export: [ red ]
  blue:
    import: [ blue, common ]
    export: [ blue ]
  common:
    import: [ common, red, blue ]
    export: [ common ]

Default RD/RT Values

The following default values are used in VRF definitions missing rd, import or export values (including the corner case of empty VRF definition):

  • VRFs specified in nodes inherit missing parameters from the global VRFs with the same name

  • When the rd is missing, it’s assigned a unique value using bgp.as or vrf.as value as the high-end of the RD value

  • Missing import and export route targets become a list with the VRF RD being the sole element.

For example, defining a simple VRF red

vrfs:
  red:

… results in the following data structure:

vrfs:
  red:
    export:
    - '65000:1'
    import:
    - '65000:1'
    rd: '65000:1'

When using an empty rd value in a node VRF, the rd will be auto-generated, while the import and export route targets will be inherited from the global VRF definition.

For example, defining a red VRF with node-specific RD…

vrfs:
  red:
  
nodes:
  r1:
    bgp.as: 65001
    vrfs.red.rd:

… results in the following (VRF-related) data structures:

vrfs:
  red:
    export:
    - '65000:1'
    import:
    - '65000:1'
    rd: '65000:1'

nodes:
  r1:
    vrfs:
      green:
      red:
        export:
        - '65000:1'
        import:
        - '65000:1'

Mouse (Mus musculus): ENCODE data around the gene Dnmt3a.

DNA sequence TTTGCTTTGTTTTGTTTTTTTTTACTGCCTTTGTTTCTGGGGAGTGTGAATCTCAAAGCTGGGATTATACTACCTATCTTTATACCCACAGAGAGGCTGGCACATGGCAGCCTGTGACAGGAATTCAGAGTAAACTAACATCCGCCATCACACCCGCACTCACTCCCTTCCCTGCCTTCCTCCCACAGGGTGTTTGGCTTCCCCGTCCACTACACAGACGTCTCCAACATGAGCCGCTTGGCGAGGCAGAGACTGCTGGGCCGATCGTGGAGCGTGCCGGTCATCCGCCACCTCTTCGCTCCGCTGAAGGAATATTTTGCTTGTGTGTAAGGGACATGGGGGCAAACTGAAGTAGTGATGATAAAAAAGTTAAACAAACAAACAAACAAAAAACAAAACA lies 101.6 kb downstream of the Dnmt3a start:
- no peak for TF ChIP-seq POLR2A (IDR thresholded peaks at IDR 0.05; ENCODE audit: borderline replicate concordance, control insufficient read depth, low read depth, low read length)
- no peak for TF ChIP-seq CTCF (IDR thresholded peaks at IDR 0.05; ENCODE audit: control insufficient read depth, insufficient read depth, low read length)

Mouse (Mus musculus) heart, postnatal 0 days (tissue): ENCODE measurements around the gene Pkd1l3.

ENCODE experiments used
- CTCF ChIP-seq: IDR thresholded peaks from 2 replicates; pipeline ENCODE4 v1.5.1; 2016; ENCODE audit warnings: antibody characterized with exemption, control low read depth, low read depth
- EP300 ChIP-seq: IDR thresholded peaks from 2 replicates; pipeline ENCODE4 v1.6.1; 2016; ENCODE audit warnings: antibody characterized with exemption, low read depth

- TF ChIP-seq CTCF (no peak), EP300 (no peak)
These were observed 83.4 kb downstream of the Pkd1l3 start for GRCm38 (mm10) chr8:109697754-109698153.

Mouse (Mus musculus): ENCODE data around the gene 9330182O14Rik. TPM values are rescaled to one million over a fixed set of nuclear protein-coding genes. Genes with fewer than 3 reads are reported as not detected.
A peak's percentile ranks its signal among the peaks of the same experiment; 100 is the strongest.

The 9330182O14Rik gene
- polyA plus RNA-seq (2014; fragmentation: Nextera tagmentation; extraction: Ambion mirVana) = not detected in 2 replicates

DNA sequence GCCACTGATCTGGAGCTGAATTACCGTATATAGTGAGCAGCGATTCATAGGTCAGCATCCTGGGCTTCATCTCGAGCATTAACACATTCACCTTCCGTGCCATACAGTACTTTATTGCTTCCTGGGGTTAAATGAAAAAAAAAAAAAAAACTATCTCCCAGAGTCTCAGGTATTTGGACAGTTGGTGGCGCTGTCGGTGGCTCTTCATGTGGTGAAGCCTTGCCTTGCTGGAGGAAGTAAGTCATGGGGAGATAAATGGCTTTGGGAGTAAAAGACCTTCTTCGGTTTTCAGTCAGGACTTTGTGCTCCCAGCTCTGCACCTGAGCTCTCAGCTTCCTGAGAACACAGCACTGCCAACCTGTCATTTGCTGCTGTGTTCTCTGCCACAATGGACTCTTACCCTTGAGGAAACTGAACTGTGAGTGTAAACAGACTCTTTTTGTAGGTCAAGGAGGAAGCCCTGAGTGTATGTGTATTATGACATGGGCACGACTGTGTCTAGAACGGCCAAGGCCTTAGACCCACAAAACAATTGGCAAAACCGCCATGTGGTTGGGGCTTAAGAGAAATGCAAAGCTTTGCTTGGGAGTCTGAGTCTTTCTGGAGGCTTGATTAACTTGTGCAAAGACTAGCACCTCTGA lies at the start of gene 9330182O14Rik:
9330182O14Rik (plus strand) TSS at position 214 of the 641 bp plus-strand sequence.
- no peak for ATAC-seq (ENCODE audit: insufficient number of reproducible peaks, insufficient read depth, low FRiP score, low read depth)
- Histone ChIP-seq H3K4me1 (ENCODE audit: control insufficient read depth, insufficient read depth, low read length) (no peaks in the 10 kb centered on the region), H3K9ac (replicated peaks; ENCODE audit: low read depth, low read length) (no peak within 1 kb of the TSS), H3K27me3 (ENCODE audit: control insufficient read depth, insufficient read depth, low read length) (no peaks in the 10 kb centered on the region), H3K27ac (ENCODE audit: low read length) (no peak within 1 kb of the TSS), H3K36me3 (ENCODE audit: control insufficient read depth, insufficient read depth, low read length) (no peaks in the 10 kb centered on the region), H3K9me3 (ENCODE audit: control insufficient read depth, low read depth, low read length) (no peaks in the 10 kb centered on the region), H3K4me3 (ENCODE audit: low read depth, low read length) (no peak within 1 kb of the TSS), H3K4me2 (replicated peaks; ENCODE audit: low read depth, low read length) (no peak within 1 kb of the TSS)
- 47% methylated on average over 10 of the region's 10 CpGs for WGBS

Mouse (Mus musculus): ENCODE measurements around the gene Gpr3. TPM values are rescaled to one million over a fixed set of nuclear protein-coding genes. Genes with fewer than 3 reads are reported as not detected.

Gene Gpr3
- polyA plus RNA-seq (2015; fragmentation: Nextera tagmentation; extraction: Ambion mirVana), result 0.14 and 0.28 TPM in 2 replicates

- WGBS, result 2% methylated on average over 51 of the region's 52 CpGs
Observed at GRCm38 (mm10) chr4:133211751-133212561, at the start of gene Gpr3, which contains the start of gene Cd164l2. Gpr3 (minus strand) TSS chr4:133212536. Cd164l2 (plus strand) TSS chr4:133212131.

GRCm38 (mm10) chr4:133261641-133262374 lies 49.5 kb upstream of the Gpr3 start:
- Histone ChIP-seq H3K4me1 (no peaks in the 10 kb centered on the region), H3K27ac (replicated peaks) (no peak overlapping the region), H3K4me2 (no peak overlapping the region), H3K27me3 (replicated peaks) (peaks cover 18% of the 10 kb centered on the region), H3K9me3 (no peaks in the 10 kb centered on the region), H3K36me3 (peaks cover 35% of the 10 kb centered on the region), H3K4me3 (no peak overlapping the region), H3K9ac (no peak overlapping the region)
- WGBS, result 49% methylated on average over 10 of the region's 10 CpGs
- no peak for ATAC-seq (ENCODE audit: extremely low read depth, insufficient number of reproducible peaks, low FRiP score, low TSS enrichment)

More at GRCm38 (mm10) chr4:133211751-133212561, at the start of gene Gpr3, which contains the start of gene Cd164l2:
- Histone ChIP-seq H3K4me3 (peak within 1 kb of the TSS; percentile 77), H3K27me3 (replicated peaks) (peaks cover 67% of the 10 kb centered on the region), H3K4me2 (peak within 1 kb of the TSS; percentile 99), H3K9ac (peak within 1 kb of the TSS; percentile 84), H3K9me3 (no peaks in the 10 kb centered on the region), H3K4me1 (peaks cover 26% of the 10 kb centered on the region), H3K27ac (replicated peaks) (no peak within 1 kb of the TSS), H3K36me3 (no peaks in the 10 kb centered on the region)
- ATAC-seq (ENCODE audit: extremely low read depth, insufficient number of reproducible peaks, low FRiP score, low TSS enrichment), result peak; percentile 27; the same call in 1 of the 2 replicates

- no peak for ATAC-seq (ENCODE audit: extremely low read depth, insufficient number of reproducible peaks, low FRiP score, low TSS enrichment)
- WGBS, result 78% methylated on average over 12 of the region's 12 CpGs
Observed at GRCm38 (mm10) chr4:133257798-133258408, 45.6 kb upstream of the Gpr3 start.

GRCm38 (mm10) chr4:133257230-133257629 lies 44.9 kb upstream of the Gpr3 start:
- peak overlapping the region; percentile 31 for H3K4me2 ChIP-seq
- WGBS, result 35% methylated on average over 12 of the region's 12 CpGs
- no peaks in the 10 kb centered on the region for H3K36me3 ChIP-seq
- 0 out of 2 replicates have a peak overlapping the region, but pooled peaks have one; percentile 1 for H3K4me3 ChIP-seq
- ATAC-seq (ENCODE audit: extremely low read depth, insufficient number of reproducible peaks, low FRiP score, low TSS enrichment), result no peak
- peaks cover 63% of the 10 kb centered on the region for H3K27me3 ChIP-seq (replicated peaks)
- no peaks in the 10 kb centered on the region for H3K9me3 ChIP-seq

rd: '65001:2'

Notes:

  • Global RD/RT values are generated using the system default vrf.as value (65000).

  • Global RT values for the red VRF are copied into the node data structures. Global RD value is not copied because it’s set in the node VRF definition.

  • Node RD value for the red VRF is generated using the node bgp.as value (65001).

Interaction with Routing Protocols

BGP, OSPF, and IS-IS configuration modules are VRF aware:

  • VRF interfaces are removed from the IS-IS routing process

  • VRF interfaces that should be part of an OSPF routing process are moved into VRF-specific data structures that are then used to create VRF-specific OSPF instances.

  • EBGP neighbors discovered on VRF interfaces are moved into VRF-specific data structures and used to configure BGP neighbors with a BGP VRF address family.

Notes:

  • VRF OSPF instances are created only in VRFs that have neighbors using ospf configuration module. To create an OSPF instance in a VRF that would need OSPF based on the lab topology, set ospf.active node VRF parameter to True.

  • VRF-specific OSPF and BGP configuration is included in the VRF configuration templates.

  • Connected subnets are always redistributed into the BGP VRF address family.

  • If a node has bgp.as parameter and VRF-specific OSPF instance(s), the VRF configuration templates configure two-way redistribution between VRF-specific OSPF instances and BGP VRF address family.

Creating VRF OSPF Instances

Assume that we want to have OSPF instance in the brown VRF, but the only link in the VRF is a stub link, so the OSPF instance would not be created with default settings. Setting ospf.active parameter in nodes.r3.vrfs.brown forces the creation of VRF OSPF instance.

nodes:
  r3:
    module: [ vrf,ospf ]
    vrfs:
      brown:
        ospf.active: True

links:
- r3:
    vrf: brown

Examples

You’ll find a half-dozen examples in the Defining and Using VRFs tutorial.